One of the main economic and business trends – robots and smart machines. From the very beginning human was searching for something that could change his lifestyle. First sticks used as weapon, first mills to reduce handwork, first vehicles to cut time in transportation… Robots now are now being deployed as receptionists, banking assistants and even prison guards, while technology allows amateurs to do what professionals once did.
Mounting circuits on electronic devices (i.e. mobile phones) 4. Working where there might be danger (i.e nuclear leaks, bomb disposal) 5. Surgeons are performing robotic-assisted surgeries that, among other things, can equalize little jiggles and movements of a surgeon’s hands when doing delicate procedures, such as microscopically aided surgery or brain surgery, etc. 6. Other manufacturing, such as certain repetitive steps in assembly lines or for painting products so humans don’t breathe the over spray or have to work with respirators on, working in the heat of drying and treating ovens on wood products, etc. 7. Mail delivery to various mail stations throughout the buildings in large corporations.
(They follow routes marked with ultra violet paint). 8. To assist police and SWAT teams in dangerous situations, such as with hostages or in shoot outs and stand offs. They can be sent to the scene to draw fire, open doors, “see” the environment from a closer view point, or look in windows with cameras, etc. 9. Bomb diffusion, land mine detection, and military operations where they are used as in #8 above. 10. Remote procedures by a surgeon or other doctor who is unable to be there to perform the surgery in person (such as at an ice-bound Antarctic research center) or where there is a shortage of surgeons in a specific specialty (Alaskan Tundra) and the remote surgeon does or guides the procedure from far away via robotic “hands”. 11. Space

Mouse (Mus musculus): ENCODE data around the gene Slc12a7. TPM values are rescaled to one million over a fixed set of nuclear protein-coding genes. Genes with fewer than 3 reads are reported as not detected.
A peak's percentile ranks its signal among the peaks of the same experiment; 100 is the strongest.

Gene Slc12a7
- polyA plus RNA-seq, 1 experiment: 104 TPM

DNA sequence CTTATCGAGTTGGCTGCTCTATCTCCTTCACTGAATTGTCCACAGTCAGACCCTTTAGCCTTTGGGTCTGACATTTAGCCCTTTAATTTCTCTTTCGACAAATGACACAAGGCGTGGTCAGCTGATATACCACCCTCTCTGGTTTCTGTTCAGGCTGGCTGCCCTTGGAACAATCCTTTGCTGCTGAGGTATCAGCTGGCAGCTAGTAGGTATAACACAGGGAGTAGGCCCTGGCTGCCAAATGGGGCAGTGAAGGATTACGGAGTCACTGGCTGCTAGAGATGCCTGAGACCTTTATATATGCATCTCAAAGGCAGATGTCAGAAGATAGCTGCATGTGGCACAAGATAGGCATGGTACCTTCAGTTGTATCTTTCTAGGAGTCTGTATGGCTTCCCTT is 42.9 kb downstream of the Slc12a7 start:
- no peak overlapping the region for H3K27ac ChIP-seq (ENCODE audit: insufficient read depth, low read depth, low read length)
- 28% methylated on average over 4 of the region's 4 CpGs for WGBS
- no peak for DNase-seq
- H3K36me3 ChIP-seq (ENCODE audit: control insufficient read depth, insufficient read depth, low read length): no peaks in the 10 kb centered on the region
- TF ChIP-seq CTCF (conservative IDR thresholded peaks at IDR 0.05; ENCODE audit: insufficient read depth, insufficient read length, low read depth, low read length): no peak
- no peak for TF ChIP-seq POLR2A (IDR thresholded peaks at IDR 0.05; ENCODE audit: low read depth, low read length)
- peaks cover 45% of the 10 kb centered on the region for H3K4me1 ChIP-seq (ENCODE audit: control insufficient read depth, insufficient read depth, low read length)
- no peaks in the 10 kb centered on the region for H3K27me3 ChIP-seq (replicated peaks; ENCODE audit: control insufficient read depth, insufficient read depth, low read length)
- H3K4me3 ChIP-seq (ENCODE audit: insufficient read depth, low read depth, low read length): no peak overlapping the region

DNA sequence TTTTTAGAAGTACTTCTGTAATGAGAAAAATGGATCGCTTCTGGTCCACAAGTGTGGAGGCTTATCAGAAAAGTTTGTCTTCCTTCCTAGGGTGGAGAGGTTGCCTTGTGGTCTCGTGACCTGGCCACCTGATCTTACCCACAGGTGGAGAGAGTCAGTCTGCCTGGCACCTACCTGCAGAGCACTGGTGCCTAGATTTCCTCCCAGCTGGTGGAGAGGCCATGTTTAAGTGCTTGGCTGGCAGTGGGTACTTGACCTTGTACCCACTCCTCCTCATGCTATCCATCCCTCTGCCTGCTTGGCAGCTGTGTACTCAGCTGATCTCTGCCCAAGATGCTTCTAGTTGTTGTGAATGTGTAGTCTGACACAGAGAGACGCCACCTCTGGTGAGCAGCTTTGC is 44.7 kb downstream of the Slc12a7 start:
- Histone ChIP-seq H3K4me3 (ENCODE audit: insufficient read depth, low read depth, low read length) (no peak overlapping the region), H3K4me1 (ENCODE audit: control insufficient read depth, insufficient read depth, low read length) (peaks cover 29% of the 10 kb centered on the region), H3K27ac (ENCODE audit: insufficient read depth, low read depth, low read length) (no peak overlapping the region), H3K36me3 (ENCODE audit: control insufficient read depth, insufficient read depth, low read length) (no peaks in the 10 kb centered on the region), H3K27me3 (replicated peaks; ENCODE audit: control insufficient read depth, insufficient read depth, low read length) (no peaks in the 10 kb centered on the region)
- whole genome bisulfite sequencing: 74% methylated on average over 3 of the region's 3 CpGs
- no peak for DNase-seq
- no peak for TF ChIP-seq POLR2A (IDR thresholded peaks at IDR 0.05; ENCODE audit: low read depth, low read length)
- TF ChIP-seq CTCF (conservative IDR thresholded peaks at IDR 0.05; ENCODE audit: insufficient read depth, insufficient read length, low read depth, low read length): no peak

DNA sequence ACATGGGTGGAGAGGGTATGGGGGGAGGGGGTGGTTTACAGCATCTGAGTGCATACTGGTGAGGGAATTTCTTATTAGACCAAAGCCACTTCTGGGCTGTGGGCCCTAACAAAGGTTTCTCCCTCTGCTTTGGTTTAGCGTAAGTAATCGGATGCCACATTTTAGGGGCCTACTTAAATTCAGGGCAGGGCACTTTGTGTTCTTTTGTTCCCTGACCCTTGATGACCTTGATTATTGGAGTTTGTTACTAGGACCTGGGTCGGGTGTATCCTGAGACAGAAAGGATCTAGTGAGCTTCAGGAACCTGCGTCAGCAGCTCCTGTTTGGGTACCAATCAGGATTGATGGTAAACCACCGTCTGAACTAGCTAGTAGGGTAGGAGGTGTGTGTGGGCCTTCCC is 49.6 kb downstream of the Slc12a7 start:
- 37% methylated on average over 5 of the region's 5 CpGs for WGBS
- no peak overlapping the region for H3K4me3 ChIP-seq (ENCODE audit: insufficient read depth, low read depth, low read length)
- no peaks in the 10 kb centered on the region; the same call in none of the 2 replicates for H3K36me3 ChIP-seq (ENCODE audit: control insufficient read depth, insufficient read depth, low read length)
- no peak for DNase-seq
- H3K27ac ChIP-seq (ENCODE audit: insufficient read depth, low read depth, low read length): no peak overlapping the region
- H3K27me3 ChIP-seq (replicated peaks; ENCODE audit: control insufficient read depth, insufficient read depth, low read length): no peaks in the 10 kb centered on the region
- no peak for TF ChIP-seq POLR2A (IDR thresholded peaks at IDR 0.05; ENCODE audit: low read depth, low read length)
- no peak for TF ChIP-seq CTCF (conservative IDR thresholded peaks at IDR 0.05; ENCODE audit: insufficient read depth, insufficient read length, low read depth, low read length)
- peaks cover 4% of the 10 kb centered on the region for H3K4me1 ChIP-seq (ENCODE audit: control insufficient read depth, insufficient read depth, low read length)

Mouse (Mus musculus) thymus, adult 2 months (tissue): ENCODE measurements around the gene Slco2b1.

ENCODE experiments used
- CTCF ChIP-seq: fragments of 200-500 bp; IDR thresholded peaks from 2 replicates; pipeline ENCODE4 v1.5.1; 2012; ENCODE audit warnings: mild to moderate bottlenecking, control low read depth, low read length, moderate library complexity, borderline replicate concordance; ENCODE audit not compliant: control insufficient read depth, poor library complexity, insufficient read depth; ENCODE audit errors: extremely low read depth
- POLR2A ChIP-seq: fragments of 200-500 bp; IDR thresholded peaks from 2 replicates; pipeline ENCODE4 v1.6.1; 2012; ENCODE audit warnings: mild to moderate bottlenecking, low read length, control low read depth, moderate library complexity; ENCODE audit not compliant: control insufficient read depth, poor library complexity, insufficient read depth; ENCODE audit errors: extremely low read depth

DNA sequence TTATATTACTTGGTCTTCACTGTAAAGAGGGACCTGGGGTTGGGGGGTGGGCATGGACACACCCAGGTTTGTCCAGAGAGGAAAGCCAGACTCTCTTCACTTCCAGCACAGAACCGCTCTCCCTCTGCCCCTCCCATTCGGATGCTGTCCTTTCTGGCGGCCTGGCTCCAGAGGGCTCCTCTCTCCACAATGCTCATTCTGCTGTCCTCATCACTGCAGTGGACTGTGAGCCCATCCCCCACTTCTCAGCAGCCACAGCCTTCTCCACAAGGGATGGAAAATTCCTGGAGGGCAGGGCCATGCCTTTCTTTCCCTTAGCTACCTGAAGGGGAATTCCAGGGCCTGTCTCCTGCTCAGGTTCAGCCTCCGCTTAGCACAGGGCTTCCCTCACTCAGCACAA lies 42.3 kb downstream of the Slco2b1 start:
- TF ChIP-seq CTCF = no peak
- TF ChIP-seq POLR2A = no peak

Addressing issues such as caring for ageing populations. 2) Development of new renewable resources instead of usage of traditional gas, oil and coal As the world grapples with diminishing supplies of petroleum and the increasing carbon impact of coal, nations and manufacturers are turning their attention to alternative sources of power. Wind, solar and fuel cells are alternative energies poised to supplant coal and oil but the cost per megawatt is higher than conventional sources.
Robotics plays a leading role in making ever-changing alternative energy more competitive with fossil fuels. Alternative energy companies were very small and doing everything manually. With government funding available and the push towards alternative energy, companies are producing in much greater volume but cannot support that volume with manual processes,” says Christopher Blanchette, National Distribution Account Manager with FANUC Robotics America Inc. (Rochester Hills, Michigan) “Alternative energy companies are looking to automate quickly and to design an assembly process with hard automation would slow them down because the market changes so quickly.”
“Manual labor in solar cell manufacturing is not applicable due to the precision required. Alignment of devices relative to each other is critical. Strong Winds
Robotics have a role in two major aspects of wind turbine manufacturing. Go With the Flow Like wind turbines, hydroelectric turbines use robotics when fabricating parts, reports Whitney Moon, Market Development Manager with Genesis Systems Group LLC (Davenport, Iowa) “Robots are used because cycle times are very long and monotonous if done manually.” On the Road